Three Electrical Hazards Faced By Linemen And How To Avoid Them
Any type of work involving electrical equipment can be dangerous. The Bureau of Labor Statistics reveals that in 2019 alone, electrical hazards caused over 160 fatalities, and marked a four percent increase compared to previous years. Below are some of the most common electrical hazards faced by linemen and how to avoid them.
When electricity comes into contact with human skin, serious burns can result. These injuries fall under three categories, which are:
- Contact burns: These types of burns will often damage the internal tissues, but will only cause minimal damage to the external skin layer
- Flame burns: These burns result from nearby materials which combust due to ignition or heat from electrical currents and arc flash
- Thermal burns: These burns come from heat which is primarily caused by electrical arcs.
Burn injuries may appear suddenly, especially during replacement battery installation near substations if the battery cable falls into the terminals because this can lead to an electric fault.
While not directly related to electrical hazards, falls are a real threat to linemen that work on scaffolds, aerial buckets and ladders. The average utility pole is approximately thirty feet tall and a fall from this height can lead to horrific injuries such as fractured ribs, internal injuries, fractured pelvis and broken legs.
Linemen routinely have to work with both buried and overhead power lines, which pose a potential threat because of the higher voltages they carry. If they aren’t careful, these workers can be electrocuted. These injuries typically result from coming into direct contact with energized conductors that are exposed as well as circuit components, which will disrupt the standard electrical signals which exist between the muscles and brain. The consequences of being electrocuted include disrupted breathing, muscle spasms and the inability of the heart to beat properly.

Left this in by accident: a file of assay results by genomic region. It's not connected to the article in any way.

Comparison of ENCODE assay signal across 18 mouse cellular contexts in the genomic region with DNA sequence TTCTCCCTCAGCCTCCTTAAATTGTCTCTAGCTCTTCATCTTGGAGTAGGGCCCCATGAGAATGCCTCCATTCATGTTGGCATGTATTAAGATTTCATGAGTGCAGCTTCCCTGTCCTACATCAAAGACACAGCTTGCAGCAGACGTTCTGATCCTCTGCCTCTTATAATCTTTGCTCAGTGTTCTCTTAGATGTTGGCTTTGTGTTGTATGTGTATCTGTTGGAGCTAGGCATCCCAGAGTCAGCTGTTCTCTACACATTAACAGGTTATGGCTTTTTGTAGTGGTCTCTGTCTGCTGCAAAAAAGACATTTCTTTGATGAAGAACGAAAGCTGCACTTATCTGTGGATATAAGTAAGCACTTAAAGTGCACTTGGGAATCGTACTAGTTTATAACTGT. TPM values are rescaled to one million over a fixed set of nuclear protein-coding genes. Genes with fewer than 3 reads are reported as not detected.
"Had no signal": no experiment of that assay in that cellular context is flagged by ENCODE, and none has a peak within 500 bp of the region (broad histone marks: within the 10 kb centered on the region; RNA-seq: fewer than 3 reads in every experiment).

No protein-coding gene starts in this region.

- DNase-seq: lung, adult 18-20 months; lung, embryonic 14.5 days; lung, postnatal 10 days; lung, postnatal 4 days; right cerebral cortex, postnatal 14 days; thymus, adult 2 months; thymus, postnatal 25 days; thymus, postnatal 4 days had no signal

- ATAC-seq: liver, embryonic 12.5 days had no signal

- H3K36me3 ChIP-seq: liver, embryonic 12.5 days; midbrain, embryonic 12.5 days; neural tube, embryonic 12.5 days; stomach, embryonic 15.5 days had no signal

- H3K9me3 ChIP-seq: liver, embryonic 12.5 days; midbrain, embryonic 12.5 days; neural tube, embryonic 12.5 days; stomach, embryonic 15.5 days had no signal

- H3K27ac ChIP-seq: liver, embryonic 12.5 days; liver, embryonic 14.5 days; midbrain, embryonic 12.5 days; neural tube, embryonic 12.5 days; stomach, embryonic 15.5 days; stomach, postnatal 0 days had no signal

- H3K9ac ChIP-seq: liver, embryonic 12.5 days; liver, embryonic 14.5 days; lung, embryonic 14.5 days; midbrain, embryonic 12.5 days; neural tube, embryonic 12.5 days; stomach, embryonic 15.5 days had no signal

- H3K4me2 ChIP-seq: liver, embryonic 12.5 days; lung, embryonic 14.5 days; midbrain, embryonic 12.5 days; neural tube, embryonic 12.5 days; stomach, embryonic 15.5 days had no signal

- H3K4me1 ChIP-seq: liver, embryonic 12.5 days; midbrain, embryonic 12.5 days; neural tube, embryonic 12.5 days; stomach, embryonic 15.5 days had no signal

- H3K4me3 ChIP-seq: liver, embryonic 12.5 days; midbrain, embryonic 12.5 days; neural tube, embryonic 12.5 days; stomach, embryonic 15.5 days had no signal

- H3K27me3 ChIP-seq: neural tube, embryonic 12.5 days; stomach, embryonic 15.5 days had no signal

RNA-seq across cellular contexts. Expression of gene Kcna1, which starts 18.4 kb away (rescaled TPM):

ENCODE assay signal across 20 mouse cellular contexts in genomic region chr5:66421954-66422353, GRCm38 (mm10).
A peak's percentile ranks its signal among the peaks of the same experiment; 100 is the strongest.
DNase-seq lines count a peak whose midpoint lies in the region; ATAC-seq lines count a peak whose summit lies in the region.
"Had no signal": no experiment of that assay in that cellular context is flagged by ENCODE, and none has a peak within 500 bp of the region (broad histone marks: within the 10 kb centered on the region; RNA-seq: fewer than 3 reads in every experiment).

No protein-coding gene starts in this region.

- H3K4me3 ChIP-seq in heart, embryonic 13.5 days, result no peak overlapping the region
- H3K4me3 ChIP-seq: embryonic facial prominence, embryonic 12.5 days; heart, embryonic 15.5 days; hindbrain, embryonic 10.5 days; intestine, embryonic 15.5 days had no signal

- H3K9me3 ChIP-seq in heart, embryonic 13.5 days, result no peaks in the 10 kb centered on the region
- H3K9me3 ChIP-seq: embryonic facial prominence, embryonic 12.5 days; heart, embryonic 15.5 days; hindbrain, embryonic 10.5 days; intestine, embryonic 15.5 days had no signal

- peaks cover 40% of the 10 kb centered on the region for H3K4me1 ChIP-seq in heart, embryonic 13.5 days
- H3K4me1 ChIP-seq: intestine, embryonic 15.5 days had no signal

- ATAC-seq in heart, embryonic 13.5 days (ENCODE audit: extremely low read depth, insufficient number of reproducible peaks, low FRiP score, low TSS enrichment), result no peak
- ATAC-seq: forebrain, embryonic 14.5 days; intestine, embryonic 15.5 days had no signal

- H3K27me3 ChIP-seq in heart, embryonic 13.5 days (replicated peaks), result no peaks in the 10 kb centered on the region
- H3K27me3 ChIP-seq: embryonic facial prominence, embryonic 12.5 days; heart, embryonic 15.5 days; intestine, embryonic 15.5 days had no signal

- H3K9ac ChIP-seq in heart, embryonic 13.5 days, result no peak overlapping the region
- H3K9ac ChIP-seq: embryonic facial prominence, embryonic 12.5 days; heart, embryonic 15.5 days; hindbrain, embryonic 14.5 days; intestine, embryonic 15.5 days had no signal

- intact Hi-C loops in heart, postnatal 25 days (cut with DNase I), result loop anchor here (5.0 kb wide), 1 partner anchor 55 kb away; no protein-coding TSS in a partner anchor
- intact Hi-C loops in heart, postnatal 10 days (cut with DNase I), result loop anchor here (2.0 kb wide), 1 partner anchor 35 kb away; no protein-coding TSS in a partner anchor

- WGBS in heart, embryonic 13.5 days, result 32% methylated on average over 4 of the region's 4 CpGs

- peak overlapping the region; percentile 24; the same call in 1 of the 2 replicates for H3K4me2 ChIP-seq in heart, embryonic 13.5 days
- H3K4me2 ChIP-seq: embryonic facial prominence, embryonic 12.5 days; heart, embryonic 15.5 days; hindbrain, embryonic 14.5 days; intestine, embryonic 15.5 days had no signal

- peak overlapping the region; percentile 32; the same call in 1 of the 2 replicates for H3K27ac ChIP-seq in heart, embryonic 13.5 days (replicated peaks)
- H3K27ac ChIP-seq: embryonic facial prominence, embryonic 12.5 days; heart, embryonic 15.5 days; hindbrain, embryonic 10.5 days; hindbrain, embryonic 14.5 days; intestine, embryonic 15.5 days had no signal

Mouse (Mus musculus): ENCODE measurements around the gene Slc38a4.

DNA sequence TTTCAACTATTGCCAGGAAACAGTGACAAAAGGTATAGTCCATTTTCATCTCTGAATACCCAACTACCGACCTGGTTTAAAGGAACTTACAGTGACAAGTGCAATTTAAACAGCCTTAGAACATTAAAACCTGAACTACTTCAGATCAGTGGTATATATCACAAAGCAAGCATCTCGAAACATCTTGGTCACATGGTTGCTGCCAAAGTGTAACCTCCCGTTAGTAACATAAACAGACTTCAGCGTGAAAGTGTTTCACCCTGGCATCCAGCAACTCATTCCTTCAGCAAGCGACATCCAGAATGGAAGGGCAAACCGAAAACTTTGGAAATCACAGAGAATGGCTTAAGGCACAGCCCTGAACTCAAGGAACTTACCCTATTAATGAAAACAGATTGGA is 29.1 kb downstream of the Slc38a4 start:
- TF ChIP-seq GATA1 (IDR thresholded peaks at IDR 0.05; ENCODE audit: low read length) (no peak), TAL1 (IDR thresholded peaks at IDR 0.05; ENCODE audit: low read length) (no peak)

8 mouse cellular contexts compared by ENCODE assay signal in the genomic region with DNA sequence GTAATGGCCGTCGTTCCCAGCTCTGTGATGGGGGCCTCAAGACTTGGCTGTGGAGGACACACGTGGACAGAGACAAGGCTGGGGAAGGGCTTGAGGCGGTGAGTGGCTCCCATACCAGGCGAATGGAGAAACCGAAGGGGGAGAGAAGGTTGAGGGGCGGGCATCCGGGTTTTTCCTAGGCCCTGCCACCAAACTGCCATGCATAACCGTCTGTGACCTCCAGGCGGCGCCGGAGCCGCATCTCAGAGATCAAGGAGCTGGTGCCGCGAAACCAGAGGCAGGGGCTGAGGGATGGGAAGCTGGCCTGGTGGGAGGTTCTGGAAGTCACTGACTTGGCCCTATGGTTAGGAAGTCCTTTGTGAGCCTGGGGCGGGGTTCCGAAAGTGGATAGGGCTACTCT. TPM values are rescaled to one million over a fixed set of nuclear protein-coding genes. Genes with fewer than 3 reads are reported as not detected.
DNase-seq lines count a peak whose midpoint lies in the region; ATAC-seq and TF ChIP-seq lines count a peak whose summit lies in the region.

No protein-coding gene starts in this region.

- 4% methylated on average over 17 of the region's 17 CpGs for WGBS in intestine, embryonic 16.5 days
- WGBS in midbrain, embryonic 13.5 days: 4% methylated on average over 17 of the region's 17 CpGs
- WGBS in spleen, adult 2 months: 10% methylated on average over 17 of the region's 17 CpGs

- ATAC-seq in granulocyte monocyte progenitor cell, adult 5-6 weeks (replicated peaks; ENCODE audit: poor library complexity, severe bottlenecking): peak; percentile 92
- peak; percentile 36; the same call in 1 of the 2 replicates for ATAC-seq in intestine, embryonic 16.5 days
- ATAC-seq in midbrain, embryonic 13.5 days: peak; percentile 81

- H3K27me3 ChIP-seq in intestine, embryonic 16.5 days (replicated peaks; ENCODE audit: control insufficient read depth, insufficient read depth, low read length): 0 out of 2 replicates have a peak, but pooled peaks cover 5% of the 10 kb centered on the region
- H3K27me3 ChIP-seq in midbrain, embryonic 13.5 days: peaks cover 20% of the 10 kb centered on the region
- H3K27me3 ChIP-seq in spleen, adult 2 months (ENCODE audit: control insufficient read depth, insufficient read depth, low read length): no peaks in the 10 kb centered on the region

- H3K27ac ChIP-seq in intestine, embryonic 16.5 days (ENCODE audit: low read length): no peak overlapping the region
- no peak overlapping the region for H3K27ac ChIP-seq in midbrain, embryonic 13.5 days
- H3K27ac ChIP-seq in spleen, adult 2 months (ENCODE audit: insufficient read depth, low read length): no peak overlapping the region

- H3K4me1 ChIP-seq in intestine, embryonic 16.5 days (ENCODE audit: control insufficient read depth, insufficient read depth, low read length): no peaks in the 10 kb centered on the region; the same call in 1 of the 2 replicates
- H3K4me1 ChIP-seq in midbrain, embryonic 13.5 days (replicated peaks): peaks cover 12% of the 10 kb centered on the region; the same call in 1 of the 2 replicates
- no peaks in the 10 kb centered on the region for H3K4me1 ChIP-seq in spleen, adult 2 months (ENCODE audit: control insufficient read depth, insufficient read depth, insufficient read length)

How These Hazards Can Be Avoided
Given the inherent dangers that come with this type of work, linemen must exercise caution at all times and utilize the following practices:
Thoroughly Assess Every Job Site
While job sites share certain similarities, no two are exactly alike. Never rush into a job and always take the time to thoroughly assess the area, identifying possible hazards in advance so that you can come up with a plan which will allow these risks to be mitigated.
Employ Cover-up Tools
Cover-up tools is a type of equipment that stops workers from making inadvertent contact with electrical components which are energized. They will also stop accidental ground contact with energized conductors. The likelihood of an injury occurring is much higher when cover-up tools are not used.
Don’t Assume that Grounded Systems are Secure
Assuming that grounded systems are secure without taking the time to actually verify it is extremely dangerous. This is because induction or current within the conductor created by nearby electromagnetic fields are always a threat. Even a system that is properly grounded can rapidly shift to dangerous either because of rough handling or extreme environmental conditions. Visually inspect all equipment and use tools which are double insulated.
Utilize Personal Protective Equipment
Personal protective equipment (PPE) should be worn at all times to provide protection against safety hazards, and the attire a lineman wears should fit correctly and be comfortable to wear even in adverse weather conditions.